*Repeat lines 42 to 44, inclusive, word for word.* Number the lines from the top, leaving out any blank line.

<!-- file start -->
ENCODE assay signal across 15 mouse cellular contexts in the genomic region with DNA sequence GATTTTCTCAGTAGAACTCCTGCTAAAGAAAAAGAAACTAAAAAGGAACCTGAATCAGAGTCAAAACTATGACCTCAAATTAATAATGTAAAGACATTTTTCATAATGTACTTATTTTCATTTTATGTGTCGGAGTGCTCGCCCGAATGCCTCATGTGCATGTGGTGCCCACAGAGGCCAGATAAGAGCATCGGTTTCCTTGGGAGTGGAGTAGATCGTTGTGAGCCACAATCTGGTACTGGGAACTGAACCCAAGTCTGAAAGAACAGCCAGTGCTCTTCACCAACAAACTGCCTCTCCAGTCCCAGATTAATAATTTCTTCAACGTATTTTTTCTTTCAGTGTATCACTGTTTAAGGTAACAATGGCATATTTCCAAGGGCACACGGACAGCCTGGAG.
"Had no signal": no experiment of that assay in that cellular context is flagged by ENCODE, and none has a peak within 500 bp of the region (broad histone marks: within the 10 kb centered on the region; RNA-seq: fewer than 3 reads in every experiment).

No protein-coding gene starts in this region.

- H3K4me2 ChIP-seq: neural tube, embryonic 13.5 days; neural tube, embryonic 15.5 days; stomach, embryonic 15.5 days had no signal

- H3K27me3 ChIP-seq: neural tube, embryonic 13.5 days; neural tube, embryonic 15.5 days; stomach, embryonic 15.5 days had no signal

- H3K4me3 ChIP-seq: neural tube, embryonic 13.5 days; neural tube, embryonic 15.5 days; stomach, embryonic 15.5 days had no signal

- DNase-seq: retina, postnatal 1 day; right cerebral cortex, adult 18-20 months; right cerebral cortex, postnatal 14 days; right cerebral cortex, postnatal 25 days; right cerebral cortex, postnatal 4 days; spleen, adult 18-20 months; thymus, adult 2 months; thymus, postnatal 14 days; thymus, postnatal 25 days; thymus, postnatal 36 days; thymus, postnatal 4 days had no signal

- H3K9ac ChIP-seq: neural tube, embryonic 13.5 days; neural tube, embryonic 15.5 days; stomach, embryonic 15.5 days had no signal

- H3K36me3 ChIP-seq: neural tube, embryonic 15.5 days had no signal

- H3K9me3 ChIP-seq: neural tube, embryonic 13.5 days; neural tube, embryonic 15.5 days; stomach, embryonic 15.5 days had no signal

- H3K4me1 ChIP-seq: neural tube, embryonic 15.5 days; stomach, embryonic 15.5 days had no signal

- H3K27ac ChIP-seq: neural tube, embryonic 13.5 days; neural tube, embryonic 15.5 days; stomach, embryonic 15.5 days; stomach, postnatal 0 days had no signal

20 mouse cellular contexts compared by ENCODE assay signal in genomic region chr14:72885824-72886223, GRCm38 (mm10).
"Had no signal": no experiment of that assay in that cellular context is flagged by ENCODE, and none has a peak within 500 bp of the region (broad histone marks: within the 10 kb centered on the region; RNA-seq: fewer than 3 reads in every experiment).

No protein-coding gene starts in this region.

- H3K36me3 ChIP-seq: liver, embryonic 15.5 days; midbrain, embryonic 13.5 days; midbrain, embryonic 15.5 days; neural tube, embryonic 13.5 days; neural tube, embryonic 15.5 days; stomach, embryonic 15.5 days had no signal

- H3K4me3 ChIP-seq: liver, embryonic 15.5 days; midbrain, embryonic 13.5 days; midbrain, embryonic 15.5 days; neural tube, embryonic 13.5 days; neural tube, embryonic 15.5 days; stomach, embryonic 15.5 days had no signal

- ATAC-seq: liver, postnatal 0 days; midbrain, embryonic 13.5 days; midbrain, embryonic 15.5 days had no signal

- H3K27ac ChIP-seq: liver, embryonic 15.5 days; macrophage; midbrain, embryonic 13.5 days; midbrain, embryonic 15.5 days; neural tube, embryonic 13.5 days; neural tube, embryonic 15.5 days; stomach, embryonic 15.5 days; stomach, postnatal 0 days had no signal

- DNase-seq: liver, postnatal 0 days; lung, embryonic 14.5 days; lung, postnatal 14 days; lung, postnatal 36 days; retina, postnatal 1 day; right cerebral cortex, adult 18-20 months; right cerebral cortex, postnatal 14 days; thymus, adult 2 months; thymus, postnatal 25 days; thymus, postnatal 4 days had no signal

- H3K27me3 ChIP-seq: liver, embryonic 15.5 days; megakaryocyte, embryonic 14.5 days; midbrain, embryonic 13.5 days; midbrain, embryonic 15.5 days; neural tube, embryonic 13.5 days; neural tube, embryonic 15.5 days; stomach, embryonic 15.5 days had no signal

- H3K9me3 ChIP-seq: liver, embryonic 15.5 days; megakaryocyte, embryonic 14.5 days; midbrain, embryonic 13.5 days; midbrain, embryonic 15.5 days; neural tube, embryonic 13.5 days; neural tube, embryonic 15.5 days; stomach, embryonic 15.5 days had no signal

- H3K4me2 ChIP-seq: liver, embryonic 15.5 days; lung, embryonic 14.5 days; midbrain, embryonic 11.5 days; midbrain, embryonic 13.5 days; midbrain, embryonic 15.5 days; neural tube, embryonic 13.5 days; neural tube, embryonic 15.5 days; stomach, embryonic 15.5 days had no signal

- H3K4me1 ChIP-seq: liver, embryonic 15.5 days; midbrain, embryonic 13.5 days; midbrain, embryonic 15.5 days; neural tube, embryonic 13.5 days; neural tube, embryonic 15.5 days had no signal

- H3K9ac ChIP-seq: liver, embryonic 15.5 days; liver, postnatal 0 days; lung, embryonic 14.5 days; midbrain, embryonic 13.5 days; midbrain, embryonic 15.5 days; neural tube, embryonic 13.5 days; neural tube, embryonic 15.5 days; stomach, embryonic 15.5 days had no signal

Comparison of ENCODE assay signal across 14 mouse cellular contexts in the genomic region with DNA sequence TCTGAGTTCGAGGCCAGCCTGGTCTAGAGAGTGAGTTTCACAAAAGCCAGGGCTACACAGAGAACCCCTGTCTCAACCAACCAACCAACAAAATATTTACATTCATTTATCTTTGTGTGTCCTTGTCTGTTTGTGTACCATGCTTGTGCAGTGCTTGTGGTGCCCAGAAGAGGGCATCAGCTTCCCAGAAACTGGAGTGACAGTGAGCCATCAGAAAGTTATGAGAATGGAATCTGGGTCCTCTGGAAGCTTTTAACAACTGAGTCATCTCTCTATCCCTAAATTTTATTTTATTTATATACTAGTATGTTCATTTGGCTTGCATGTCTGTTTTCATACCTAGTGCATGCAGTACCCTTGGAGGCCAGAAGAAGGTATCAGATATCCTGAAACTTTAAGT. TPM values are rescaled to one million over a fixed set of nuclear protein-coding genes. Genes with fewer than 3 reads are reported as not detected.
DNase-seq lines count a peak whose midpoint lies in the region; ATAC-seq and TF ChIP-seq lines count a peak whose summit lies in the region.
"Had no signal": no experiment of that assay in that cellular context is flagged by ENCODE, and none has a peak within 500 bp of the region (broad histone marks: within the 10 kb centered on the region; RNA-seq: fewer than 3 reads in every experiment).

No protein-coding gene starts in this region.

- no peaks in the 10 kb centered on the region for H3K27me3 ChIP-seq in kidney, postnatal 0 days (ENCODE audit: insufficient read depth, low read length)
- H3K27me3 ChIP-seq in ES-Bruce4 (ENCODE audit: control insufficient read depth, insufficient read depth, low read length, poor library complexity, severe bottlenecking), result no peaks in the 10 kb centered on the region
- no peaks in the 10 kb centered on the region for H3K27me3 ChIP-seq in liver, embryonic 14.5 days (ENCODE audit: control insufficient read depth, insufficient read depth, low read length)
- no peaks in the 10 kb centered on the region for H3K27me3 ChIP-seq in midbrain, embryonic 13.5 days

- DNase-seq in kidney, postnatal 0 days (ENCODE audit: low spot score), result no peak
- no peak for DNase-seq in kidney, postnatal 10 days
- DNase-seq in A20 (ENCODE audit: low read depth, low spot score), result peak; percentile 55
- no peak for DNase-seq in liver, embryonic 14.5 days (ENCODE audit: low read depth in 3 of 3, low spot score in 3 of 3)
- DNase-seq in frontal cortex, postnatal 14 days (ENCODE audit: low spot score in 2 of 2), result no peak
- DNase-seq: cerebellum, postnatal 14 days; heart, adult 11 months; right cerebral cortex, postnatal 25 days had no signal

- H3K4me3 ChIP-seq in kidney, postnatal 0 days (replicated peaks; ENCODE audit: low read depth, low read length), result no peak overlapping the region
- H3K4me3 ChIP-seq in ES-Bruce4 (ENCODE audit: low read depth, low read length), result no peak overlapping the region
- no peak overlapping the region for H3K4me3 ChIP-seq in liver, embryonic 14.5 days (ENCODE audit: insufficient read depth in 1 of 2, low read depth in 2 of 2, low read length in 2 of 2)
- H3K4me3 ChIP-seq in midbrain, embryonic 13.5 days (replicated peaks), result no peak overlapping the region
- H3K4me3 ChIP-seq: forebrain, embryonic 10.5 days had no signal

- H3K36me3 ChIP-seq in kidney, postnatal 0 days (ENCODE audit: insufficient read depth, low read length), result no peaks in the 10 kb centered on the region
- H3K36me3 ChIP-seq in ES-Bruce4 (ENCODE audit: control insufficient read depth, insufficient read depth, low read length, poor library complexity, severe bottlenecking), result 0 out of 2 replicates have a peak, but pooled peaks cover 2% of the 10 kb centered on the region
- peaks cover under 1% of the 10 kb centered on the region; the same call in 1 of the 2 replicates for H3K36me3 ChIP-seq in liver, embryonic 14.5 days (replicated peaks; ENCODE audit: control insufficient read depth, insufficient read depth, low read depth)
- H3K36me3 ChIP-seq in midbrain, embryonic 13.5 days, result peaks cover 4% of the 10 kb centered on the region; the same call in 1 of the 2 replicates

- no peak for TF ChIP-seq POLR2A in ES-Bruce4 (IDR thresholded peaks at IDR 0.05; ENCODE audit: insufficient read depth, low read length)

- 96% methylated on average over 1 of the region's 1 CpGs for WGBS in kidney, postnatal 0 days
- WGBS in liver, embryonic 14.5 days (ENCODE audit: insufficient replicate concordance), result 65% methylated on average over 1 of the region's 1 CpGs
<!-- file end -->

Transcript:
- no peak overlapping the region for H3K4me3 ChIP-seq in liver, embryonic 14.5 days (ENCODE audit: insufficient read depth in 1 of 2, low read depth in 2 of 2, low read length in 2 of 2)
- H3K4me3 ChIP-seq in midbrain, embryonic 13.5 days (replicated peaks), result no peak overlapping the region
- H3K4me3 ChIP-seq: forebrain, embryonic 10.5 days had no signal